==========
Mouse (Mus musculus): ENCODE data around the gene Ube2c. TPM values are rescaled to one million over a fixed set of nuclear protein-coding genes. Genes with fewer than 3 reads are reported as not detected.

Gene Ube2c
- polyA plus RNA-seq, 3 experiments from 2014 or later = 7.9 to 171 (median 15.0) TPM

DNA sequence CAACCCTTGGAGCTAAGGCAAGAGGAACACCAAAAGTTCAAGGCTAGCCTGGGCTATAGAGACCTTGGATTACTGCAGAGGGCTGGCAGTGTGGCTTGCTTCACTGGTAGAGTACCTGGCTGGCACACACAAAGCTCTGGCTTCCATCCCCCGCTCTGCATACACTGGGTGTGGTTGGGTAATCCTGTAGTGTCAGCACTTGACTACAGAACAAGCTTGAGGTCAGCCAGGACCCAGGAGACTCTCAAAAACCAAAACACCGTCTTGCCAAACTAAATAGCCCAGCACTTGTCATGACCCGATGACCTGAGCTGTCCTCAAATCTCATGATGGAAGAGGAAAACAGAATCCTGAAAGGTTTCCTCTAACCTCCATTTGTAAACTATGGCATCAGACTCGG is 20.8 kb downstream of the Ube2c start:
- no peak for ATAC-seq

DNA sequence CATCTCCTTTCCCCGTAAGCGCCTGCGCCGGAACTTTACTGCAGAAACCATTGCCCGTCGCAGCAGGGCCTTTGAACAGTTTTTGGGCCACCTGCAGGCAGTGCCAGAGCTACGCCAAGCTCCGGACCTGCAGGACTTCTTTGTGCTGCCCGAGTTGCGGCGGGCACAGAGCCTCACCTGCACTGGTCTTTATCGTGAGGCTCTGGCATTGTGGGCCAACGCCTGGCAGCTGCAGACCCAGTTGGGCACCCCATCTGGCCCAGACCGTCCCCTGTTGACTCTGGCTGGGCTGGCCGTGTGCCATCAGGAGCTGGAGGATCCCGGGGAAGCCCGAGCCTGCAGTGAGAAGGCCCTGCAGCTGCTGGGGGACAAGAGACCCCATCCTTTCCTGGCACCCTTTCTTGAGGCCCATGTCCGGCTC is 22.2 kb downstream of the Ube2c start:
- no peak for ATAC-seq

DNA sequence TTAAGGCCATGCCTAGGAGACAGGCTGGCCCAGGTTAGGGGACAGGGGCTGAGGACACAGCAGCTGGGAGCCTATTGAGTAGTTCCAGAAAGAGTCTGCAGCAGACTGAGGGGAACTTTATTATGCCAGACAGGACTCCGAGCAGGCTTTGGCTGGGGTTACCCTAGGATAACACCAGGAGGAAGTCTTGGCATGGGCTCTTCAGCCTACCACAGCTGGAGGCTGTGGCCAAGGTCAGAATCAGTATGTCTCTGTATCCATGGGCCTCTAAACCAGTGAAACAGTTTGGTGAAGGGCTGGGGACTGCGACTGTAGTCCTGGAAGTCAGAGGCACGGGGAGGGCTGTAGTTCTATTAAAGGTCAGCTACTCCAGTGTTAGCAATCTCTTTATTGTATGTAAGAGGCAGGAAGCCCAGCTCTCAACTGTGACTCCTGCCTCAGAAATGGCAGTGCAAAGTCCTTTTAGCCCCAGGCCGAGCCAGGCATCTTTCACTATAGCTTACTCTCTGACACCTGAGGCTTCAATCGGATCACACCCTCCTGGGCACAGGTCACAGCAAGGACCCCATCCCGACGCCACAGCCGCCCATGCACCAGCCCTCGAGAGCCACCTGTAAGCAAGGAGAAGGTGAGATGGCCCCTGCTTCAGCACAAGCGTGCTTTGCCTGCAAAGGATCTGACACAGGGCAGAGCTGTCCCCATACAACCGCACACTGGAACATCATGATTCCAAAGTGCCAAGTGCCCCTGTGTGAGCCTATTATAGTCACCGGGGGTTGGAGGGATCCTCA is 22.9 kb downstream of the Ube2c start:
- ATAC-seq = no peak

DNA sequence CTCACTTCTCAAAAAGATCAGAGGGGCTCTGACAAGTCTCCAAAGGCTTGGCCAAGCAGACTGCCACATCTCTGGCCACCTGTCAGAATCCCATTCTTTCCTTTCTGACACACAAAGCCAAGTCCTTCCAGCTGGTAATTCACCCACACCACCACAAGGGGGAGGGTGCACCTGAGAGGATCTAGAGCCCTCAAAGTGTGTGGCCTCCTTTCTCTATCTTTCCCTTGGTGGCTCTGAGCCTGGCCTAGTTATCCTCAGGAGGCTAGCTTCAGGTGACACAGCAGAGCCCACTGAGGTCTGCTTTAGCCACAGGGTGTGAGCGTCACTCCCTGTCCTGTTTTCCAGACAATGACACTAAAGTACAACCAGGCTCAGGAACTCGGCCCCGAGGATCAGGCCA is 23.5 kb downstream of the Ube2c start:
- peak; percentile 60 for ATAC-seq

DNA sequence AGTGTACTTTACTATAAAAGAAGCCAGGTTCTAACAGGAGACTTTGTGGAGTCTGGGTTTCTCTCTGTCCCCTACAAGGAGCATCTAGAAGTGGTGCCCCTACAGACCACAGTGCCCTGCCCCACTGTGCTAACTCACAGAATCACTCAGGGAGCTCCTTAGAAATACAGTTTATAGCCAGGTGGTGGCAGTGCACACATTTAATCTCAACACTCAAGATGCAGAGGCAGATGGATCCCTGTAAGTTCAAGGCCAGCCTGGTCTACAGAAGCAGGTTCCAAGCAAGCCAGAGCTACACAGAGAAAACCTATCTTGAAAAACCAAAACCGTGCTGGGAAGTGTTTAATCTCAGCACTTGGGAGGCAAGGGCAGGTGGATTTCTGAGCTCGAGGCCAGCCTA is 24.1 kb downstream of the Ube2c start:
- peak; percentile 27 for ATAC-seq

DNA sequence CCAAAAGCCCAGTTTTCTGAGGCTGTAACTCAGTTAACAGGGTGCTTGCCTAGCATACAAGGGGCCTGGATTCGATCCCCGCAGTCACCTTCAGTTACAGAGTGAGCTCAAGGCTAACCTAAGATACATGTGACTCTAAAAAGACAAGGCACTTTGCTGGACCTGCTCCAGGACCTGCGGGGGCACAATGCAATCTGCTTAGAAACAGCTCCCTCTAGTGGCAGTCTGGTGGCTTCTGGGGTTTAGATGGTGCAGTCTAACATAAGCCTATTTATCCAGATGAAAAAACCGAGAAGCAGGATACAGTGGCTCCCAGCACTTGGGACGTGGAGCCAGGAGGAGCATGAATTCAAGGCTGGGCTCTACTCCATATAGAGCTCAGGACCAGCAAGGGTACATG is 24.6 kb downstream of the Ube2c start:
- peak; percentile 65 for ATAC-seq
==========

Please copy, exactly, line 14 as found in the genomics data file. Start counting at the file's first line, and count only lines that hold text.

DNA sequence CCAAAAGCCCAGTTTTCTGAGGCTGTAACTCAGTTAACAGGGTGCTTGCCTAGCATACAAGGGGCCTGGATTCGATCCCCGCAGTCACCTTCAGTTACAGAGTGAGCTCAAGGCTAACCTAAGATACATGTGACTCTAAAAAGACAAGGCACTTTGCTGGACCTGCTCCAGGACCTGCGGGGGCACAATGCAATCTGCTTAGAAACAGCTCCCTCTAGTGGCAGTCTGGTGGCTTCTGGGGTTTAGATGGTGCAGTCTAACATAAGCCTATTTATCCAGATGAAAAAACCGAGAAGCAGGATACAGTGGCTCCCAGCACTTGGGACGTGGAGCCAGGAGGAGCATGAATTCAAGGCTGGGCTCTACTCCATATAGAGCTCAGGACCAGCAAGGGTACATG is 24.6 kb downstream of the Ube2c start: